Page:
Replica edition News Obituaries Community Sports Opinion Religion Special Sections Photos Contact us Customer Service Email Updates
ADVERTISEMENT
ADVERTISEMENT
story.lead_photo.caption Courtesy photo The twister tail (shown in various colors) has become the bread-and-butter for crappie anglers.

LITTLE ROCK -- The twister tail or curly-tailed grub is one of the most basic but effective lures in the multi-species angler's tackle box.

By and large, the twister tail has become the bread and butter for crappie anglers, but the lure has much more potential than papermouths. Twister tails are available in sizes ranging from less than an inch long for bream and other small panfish to five or more inches to entice striped bass, largemouth bass and other big fish in search of big meals.

Made from soft plastic, these swimming grub bodies can be found in pretty much any color imaginable, but most anglers stick to a handful of tried and true favorites. Tennessee shad (clear/green), lemon meringue (pearl white/chartreuse), and black/chartreuse typically hold the top spots in most angler's boxes, but every lake has a particular "hot" color. For instance, anglers on Lake Conway would feel naked without a sampling of twister tails in electric chicken (pink/chartreuse), and Lake Nimrod crappie hounds often tout purple/chartreuse as the color combination to beat.

Rigging a twister tail is as easy as fishing gets. Hold the grub next to a jighead that's appropriate for the size of the lure to see where the bend of the hook begins. Insert the hook in the center of the grub's front and thread it through until you reach where the hook should come out. Push the hook through the plastic, lining it up with the seams left on the lure from its manufacturing process. This will ensure the lure runs true and doesn't swim to one side or the other. To maximize the action of the tail and prevent line twist, hook the lure so that the bend of the hook and the bend of the curly tail go in opposite directions.

The weight of the jighead you use depends upon the depth and conditions you'll be facing. Most anglers use the least amount of weight they can while still being able to feel the lure as it glides along. The lighter the jighead, the slower the bait will need to be worked to maintain contact. For 2- to 3-inch twister tails, select weights ranging from 1/32-oz. for shallow water and calm days to ¼-oz. for water over 20 feet deep or windy fishing conditions. For most fishing situations for crappie and walleye, a 1/16- or 1/8-oz. jighead paired to a 2-inch twister tail is hard to beat. For bass and walleye, the same weight jighead impaled into a 3-inch twister tail will get the job done.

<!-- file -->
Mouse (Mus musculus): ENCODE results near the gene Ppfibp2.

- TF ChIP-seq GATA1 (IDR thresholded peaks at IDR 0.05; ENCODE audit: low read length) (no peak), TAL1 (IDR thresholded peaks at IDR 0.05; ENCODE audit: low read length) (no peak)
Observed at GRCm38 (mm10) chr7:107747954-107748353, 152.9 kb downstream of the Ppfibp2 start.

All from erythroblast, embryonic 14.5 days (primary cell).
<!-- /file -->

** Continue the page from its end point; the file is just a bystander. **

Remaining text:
There's no wrong way to fish a twister tail, but a few methods prove more successful than others. A simple cast-and-retrieve approach is favored by most anglers, with the angler varying the speed to match the depth and weight of the lure. Crank the handle of your reel just fast enough to keep the lure suspended above the bottom as it swims back to you. Count down from when the lure hits the surface until you see slack form in the line, indicating the lure touched the bottom, then pop it up and begin your retrieve. On the next cast, count to just before the lure hits bottom again and begin cranking slowly and steadily. An occasional pop of the rod tip may trigger a strike from a following fish.

The lift-and-drop technique can also entice a bite, especially from more lethargic fish. Cast the lure and wait until it touches the bottom. Then pull up with the rod, crank the handle a few times to pick up the slack, then allow the lure to glide back to the bottom. Most strikes will come as the grub slowly falls back to the bottom. Give a sharp snap of the wrist to set the hook and enjoy the fight.

The Arkansas Wildlife video crew tagged along with Little Rock angler and radio host Mark Hedrick a few years back, who showed just how effective the twister tail can be. Take a look at https://www.youtube.com/watch?v=x5NI7btx0KM.

Sponsor Content

Comments

COMMENTS - It looks like you're using Internet Explorer, which isn't compatible with our commenting system. You can join the discussion by using another browser, like Firefox or Google Chrome.
It looks like you're using Microsoft Edge. Our commenting system is more compatible with Firefox and Google Chrome.
ADVERTISEMENT